Chapter_15_Notes

Chapter_15_Notes - Chalcogens (group 16) O, S, Se, Te, Po...

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1 Chalcogens (group 16) Shriver, Chapter 15 O, S, Se, Te, Po chalcogen (pronounced kalkogen ) – from the Greek chalkos , bronze, mistranslated into German Erz (same word for bronze and for ore) O, S, Se non-metals; Te metalloid; Po metal ns 2 np 4 ; oxidation states range from -2 to +6 in negative oxidation states, called chalcogenides chalcogenide glasses refer to nonsilicates (chalcogen meaning, group 16 other than O) generally lower coordination numbers than groups 1-2 and 13-15 Origins Oxygen from the Greek oxys + genes , "acid-former" discovered in 1772 by Scheele two allotropes: O 2 and O 3 , both gases at room temperature O 2 is 21% of the atmosphere by volume (not mass); O 3 present in trace amounts (even in the ozone layer O 2 prevents most UVC from reaching Earth’s surface O is the most abundant element in the Earth’s crust, present in all silicate minerals 86% of oceans by mass humans are 2/3 O by mass O 2 is obtained by liquefaction and cryogenic distillation of air liq. O 2 is pale blue, bp -183 °C (slightly higher than N 2 : caution! O 2 can condense in liq. N 2 , forming explosive mixture) ground state is paramagnetic (because of 2 unpaired electrons in degenerate π * orbitals) – this is called triplet O 2 - rather unreactive excited state is called singlet O 2 – very reactive, implicated in photochemical smog all elements except noble gases form oxides largest use: oxygen enrichment of steel blast furnaces: O 2 + C CO to reduce Fe 2 O 3 TiO 2 pigment: TiCl 4 + O 2 TiO 2 + 2 Cl 2 partial oxidation: C 2 H 4 + ½ O 2 C 2 H 4 O (note: most higher olefins can’t be epoxidized by O 2 directly; allylic hydrogens are oxidized instead) coordinates to Fe(II) in hemoglobin not very soluble in water (threat to fish if concentration decreases, e.g., because of thermal pollution) much more soluble in organic solvents (problematic for making O 2 -sensitive compounds) O 3 is bent, unstable, strong oxidant (from Greek ozein , to smell) formed from electrical discharges (photocopiers, laser writers), lightning, UV the ozone layer prevents most UVB from reaching Earth’s surface can be used to disinfect water (instead of Cl 2 , without the problem of forming organochlorines or chloramines, but disinfection is not as long-lasting) causes degradation of rubber – reacts with double bonds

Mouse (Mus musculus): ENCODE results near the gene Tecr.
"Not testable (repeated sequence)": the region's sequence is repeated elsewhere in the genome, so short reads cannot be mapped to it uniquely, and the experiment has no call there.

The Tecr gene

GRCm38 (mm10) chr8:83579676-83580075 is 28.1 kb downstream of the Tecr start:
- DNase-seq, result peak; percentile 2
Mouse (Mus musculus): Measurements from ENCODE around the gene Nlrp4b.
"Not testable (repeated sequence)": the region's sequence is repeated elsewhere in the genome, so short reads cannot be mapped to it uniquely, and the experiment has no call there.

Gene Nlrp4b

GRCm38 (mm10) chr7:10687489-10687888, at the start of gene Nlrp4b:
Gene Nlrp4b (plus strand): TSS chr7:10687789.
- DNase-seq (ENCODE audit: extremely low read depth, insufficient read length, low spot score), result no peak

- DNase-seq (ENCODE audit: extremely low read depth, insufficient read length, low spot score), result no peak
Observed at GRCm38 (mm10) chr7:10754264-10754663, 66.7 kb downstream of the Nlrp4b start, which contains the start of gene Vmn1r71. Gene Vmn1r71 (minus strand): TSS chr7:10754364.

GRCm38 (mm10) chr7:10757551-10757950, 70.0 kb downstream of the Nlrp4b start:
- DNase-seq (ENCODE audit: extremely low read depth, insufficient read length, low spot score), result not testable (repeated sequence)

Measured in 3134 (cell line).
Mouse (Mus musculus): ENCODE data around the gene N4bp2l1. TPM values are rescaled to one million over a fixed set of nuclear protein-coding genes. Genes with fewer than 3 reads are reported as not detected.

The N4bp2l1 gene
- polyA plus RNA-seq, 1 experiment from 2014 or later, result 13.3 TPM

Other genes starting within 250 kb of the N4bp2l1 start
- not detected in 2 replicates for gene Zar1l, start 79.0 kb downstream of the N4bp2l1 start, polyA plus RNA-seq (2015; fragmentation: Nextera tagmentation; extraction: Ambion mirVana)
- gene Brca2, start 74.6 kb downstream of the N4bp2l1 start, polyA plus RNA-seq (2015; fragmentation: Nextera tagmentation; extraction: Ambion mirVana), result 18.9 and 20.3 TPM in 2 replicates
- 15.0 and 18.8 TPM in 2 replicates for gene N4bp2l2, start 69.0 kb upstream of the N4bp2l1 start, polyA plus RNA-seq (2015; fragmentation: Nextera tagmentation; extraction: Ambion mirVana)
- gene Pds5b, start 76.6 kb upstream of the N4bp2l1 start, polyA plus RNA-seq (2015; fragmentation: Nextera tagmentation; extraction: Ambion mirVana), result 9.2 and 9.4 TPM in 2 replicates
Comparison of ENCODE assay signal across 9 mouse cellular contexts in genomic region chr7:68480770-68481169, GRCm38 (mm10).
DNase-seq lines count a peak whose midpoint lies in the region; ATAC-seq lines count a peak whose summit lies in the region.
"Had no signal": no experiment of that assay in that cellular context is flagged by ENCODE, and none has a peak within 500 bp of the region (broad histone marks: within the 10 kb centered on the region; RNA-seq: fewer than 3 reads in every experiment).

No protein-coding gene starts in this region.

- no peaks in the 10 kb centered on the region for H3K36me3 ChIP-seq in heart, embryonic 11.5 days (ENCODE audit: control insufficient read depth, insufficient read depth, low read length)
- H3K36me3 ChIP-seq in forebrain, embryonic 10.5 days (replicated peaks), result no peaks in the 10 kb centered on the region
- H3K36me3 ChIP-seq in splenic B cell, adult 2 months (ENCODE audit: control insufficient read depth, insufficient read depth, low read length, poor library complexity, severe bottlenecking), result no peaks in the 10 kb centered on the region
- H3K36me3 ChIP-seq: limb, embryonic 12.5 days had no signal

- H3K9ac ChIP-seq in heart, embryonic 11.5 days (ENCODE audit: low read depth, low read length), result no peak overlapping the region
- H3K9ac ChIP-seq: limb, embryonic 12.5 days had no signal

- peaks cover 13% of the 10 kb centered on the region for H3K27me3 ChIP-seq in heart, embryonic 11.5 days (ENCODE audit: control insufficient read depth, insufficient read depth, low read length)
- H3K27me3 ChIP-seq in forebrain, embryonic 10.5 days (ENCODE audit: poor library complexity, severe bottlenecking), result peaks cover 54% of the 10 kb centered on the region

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2 Sulfur known since ancient times (Genesis: brimstone) name from Sanskrit sulvere , Latin sulpur element occurs as both crystalline and one amorphous (plastic) cyclic S 8 most stable, puckered ring (crown) prefers to form σ -bonds instead of π -bonds (cf O 2 (g)), therefore solid at room temperature, but can form paramagnetic S 2 and S 3 at high temp S 8 has crown structure, many other rings sizes possible; polymers formed at high temp melts at 112°C, element recovered directly along the Gulf coast by injecting superheated water and pumping out molten S also found in nature as sulfides (associated with Pb), sulfates (with Mg, Ca, Ba), as
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This note was uploaded on 08/06/2008 for the course CHEM 173B taught by Professor Scott during the Winter '08 term at UCSB.

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Chapter_15_Notes - Chalcogens (group 16) O, S, Se, Te, Po...

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